Considering the abundance of influences, it’s difficult to start unraveling which sources cost less. Prices are tied to fuel costs, which are tied to demand and import costs (particularly in the case of petroleum), refining costs, and transportation. Except when the prices aren’t tied to fuel costs, because some sources have free fuel, like wind, solar, and geothermal. However, in the case of free fuel sources, other components of their costs more than overwhelm the benefits of free fuel.

The United States gets almost half its electricity from coal; it’s the cheapest source. Coal comes from inside the United States and there’s a lot of it. Coal’s affordability comes at hidden costs, like environmental degradation from mountain top removal, mercury-polluted water, acid rain, coal mining deaths, and so forth. If those factors are considered, coal starts to look costlier, but today, coal plant owners mostly only pay for equipment to reduce acid rain. They don’t have to pay for past pollution, or emitted airborne particulate matter, a difficult-to-measure but real contributor of lung cancer, chronic obstructive pulmonary disease, and asthma. Additionally, it’s unclear how to add in the cost of climate change from carbon dioxide emissions, a substantial amount of which come from coal power worldwide. In 2009, natural gas gained some ground on coal as an inexpensive source of energy because natural gas prices dropped, coal prices increased, and environmental compliance is becoming more expensive for coal plants.

What about sources that don’t emit greenhouse gas? Fuels for wind, solar, ocean, and geothermal power are free. However, partly because the technology isn’t built in bulk, and partly because wind and solar don’t work when it’s dark or not windy, these are expensive. Wind and solar both require a lot of land. If you factor in the cost to buy land and build the plants and run them, nuclear is far cheaper for the amount of energy it can generate. Nuclear fuel (uranium and plutonium) is also extremely cheap relative to its energy potential, but operating and maintaining nuclear power plants is costly, perhaps three times the fuel cost. Also, it is nearly impossible to build a new nuclear plant because there is considerable political opposition, so in that way nuclear begins to look much more expensive. Then there’s the cost of disposing of the spent radioactive fuel, a highly political issue.

Geothermal has cheap fuel and doesn’t require any special equipment. However, this form of energy is only possible in regions that have unprotected (not in national parks, for example) geothermal resources.

Transmission costs can’t be ignored. Another cost of renewable energy like solar and wind is that the source of power is located far away from where most people live, in the desert, the mountains, or off-shore. That ties new energy capacity with building new transmission lines, and new transmission lines are not only expensive, but people who live near the proposed location — understandably — oppose new lines, as do environmental groups who worry about the potential effects on local wildlife. Whether or not the oppositions’ concerns outweigh the need for the transmission lines, the process of working it out adds cost, on top of the significant cost to build the lines.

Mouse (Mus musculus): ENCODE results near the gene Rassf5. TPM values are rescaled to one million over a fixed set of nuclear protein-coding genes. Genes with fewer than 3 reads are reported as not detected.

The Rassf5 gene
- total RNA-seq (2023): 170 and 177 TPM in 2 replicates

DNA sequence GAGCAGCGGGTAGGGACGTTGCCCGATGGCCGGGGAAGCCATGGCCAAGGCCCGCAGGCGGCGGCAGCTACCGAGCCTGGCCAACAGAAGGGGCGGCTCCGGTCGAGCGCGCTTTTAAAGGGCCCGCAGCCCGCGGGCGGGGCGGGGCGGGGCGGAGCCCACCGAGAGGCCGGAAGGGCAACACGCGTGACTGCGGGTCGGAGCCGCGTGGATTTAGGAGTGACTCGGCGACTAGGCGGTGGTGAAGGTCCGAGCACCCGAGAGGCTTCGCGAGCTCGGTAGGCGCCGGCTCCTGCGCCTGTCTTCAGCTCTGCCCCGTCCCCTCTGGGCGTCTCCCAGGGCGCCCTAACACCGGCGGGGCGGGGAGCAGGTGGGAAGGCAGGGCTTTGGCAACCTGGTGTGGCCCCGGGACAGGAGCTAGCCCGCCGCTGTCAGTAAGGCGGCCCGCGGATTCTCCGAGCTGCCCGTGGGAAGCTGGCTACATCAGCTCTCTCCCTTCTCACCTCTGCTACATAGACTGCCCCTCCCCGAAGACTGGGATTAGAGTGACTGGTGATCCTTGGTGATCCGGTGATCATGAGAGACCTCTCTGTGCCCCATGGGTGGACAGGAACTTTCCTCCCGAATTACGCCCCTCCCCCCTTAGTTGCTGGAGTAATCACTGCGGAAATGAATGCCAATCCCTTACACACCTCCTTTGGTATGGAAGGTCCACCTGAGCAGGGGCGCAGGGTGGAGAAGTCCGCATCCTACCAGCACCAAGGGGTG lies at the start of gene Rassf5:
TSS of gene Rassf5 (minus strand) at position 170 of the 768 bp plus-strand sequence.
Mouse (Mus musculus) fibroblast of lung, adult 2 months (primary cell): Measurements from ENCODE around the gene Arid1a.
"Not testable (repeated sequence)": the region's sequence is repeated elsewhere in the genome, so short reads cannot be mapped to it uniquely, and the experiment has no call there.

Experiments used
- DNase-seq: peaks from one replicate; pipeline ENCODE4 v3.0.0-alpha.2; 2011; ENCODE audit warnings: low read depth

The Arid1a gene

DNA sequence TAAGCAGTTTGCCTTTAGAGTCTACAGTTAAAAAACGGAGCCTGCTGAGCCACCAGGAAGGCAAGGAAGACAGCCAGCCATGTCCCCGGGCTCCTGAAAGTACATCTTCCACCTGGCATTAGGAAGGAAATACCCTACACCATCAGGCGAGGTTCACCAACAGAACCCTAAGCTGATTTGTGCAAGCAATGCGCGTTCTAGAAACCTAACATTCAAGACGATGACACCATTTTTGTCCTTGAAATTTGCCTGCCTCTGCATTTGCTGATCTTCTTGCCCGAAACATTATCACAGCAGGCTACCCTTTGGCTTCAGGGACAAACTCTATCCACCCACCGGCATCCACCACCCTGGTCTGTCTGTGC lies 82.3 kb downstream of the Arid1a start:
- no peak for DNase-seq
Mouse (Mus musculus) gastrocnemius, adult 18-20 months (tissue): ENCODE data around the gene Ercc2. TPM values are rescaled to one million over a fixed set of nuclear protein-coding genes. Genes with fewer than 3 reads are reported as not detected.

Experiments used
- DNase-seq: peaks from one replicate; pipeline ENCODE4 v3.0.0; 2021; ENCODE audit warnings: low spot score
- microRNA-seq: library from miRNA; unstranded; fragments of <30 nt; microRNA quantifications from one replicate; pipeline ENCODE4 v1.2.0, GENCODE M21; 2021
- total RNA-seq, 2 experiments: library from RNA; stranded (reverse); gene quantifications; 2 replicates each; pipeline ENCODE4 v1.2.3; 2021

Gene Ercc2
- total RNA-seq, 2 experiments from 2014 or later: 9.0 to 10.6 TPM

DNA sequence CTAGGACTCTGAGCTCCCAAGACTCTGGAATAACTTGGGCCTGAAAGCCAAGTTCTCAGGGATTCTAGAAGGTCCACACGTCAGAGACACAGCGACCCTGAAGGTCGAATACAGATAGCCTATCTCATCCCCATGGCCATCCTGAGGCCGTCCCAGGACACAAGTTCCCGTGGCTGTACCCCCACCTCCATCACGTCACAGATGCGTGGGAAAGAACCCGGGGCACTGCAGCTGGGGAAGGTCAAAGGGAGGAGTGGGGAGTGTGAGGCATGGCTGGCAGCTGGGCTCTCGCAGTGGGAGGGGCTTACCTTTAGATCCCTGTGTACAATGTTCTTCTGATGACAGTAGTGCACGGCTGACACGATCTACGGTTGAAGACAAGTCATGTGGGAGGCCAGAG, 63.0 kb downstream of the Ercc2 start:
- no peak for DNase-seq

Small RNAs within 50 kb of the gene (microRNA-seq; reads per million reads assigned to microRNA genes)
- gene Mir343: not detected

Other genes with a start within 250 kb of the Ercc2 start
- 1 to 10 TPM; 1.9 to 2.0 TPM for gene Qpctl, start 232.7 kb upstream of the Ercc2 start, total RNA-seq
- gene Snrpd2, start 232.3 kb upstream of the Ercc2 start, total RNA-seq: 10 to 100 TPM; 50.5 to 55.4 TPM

Tax breaks are making wind competitive. Nonetheless, even though solar and wind have always been considered far more expensive, some computer models suggest that, combined with the current, substantial tax breaks and stricter rules on fossil fuel power plants, some types of wind farms may be cheaper (over the plant lifetime) than the new technologies for coal and natural gas. However, wind has to be combined with other sources of energy as the fuel isn’t consistently available throughout the day.

Another factor in energy cost is running power plant. The price varies with how often a power plant is turned on and ramped up to its minimum operating level. Imagine if a power plant owner builds a plant that can provide 200 megawatts, but the region only needs 75 megawatts at its most electricity-hungry time. The owner isn’t able to sell as much power as expected and will have to charge more or be unable to recoup the cost of building the plant.

Be wary of side-by-side cost estimates. When it comes down to looking at the cost of energy by type, estimates vary widely. Just looking at a single source, say natural gas, requires experts to lump ten or twenty different plant configurations, of various ages, together. It requires estimating the cost of materials and construction, which is going up quickly because of demand in other countries like China. Estimating costs requires guessing what the price of natural gas will be in ten and twenty years; geologists can’t even completely agree on how much natural gas is available — no one knows how much gas will cost, experts can only guess.  Government incentives are constantly changing, and they vary by state, but they can be critical to whether a plant is built or isn’t.